Slight gains in salary budgets for Canada

WorldatWork survey predicts 3.8-per-cent rise

Canadian companies are planning an overall salary budget increase of four per cent in 2007, up from 3.8 per cent last year. The 34th annual WorldatWork Salary Budget Survey finds, on average, organizations in Canada are awarding a base pay increase to 91 per cent of all employees this year.

However, these increases for total salary budget (money allocated for all employee salaries, excluding hard costs such as insurance and payroll taxes) are projected to decline to 3.9 per cent next year and employers in some cities already report a decline in increases: Hamilton (3.5 per cent, projected 2008: 3.6 per cent), Montreal (3.5 per cent, projected 2008: 3.5 per cent), Ottawa (3.5 per cent, projected 2008: 3.6 per cent) and Toronto (3.6 per cent, projected 2008: 3.6 per cent).

“In this era of four-per-cent increases, managers will have to think more holistically in order to produce meaningful rewards,” said Anne Ruddy, president at WorldatWork in Scottsdale, Ariz., an international association focused on attracting, motivating and retaining employees. “HR practitioners need to learn the art and science of ‘total rewards’ to attract, motivate and retain talent. Compensation is one of the elements but so are benefits, work-life, recognition and career development.”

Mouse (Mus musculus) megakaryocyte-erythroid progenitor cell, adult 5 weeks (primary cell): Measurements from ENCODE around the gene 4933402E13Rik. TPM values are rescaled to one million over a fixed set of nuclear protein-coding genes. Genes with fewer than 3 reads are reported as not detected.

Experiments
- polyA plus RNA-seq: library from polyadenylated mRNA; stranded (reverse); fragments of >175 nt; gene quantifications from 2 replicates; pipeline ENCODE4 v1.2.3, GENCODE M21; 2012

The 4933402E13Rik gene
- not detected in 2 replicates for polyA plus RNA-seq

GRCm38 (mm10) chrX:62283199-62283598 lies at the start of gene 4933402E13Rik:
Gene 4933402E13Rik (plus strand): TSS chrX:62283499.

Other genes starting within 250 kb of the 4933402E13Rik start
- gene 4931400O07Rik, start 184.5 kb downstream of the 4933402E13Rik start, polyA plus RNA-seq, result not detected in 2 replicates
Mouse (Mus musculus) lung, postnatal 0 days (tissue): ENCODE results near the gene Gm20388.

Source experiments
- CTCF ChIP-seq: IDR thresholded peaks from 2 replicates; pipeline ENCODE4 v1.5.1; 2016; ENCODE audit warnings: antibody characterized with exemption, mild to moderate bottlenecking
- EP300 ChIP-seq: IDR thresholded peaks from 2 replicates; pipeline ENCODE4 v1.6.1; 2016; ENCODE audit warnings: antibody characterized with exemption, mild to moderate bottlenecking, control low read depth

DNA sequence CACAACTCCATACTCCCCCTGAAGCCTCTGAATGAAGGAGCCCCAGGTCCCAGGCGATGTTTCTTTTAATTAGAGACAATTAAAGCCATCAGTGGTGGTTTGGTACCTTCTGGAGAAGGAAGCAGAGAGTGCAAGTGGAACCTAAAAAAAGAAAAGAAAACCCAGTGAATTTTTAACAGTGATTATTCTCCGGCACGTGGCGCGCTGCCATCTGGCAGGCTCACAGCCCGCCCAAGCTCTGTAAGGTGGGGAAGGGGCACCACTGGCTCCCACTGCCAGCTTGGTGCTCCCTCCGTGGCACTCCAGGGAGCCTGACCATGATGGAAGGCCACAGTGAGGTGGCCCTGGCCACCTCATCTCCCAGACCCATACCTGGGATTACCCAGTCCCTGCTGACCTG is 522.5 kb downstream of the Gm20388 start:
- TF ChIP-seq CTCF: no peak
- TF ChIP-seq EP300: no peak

In comparison, United States companies are planning an increase of 3.9 per cent both for 2007 and 2008.

Respondents to the survey are WorldatWork members and 2,500 participated for North America.

Latest stories